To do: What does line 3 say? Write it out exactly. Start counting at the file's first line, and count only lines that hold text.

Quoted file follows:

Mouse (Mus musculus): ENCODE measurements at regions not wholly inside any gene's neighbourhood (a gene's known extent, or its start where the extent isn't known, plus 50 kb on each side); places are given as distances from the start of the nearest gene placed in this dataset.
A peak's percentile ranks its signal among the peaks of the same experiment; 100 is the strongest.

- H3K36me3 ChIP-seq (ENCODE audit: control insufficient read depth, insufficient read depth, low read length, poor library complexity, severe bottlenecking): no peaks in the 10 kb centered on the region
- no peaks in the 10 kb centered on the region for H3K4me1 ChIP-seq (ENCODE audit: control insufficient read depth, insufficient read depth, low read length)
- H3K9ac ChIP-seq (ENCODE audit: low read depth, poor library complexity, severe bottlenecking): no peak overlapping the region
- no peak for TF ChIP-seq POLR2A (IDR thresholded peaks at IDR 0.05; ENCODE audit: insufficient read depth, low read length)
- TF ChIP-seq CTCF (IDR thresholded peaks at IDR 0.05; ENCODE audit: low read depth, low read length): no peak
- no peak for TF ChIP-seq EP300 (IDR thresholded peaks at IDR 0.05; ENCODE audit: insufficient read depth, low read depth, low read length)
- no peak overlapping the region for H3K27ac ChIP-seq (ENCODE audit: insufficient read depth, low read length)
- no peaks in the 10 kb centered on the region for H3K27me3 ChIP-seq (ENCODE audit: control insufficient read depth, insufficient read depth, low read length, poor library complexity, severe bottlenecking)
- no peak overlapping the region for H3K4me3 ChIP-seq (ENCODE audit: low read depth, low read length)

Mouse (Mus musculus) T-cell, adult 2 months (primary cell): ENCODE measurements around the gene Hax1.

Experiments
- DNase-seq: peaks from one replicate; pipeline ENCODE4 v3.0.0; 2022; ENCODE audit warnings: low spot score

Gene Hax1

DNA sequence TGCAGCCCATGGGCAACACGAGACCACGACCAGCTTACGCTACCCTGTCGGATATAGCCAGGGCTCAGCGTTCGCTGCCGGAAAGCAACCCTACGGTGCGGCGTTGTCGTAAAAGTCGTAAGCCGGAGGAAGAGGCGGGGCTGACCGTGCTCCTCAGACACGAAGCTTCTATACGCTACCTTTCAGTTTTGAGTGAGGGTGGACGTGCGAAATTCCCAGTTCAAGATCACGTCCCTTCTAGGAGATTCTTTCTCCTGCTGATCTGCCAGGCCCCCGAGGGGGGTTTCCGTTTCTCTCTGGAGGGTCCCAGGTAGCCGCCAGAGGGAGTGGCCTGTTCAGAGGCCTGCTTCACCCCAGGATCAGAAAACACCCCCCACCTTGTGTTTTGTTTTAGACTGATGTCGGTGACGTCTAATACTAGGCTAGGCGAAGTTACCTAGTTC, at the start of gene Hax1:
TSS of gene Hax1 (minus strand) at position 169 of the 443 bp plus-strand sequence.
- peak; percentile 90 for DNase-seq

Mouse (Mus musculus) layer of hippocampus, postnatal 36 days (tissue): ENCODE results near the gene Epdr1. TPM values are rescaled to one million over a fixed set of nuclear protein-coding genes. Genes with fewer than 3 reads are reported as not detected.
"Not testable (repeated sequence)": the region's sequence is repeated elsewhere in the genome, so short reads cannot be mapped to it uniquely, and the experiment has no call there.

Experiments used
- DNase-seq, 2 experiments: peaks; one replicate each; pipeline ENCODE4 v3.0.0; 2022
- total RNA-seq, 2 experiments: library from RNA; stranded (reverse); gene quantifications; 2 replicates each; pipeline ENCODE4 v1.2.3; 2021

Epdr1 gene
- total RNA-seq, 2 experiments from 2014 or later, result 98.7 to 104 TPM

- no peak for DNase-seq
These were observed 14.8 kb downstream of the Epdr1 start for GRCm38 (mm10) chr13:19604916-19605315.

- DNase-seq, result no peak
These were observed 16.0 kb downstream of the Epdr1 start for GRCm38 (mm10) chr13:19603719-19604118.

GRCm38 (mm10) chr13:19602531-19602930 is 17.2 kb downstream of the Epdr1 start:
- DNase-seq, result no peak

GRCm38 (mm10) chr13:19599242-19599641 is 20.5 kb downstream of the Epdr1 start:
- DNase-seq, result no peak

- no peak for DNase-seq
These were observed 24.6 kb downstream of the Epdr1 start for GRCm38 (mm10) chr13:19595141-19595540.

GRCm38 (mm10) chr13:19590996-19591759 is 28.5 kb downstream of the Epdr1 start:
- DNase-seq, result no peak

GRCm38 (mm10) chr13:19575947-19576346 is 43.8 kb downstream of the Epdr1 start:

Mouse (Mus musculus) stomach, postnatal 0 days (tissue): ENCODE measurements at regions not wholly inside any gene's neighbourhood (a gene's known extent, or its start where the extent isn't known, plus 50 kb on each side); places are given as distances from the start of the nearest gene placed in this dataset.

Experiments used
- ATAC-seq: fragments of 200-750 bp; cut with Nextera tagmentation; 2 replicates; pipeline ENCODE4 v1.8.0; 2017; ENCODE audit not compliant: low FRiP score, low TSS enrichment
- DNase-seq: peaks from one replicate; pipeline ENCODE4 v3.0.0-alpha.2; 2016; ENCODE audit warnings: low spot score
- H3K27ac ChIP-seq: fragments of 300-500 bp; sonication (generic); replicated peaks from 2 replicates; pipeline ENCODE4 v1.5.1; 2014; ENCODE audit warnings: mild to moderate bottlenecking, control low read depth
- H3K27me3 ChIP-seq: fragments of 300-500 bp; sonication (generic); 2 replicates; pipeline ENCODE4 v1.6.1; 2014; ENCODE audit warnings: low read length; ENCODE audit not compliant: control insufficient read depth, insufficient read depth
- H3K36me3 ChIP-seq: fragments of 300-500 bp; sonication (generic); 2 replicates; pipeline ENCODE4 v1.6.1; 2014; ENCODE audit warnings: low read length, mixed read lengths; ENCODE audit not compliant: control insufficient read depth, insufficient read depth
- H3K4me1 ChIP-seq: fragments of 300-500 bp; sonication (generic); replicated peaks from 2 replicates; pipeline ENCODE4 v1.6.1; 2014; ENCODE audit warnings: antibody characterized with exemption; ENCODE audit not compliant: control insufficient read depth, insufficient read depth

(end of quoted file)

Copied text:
- H3K36me3 ChIP-seq (ENCODE audit: control insufficient read depth, insufficient read depth, low read length, poor library complexity, severe bottlenecking): no peaks in the 10 kb centered on the region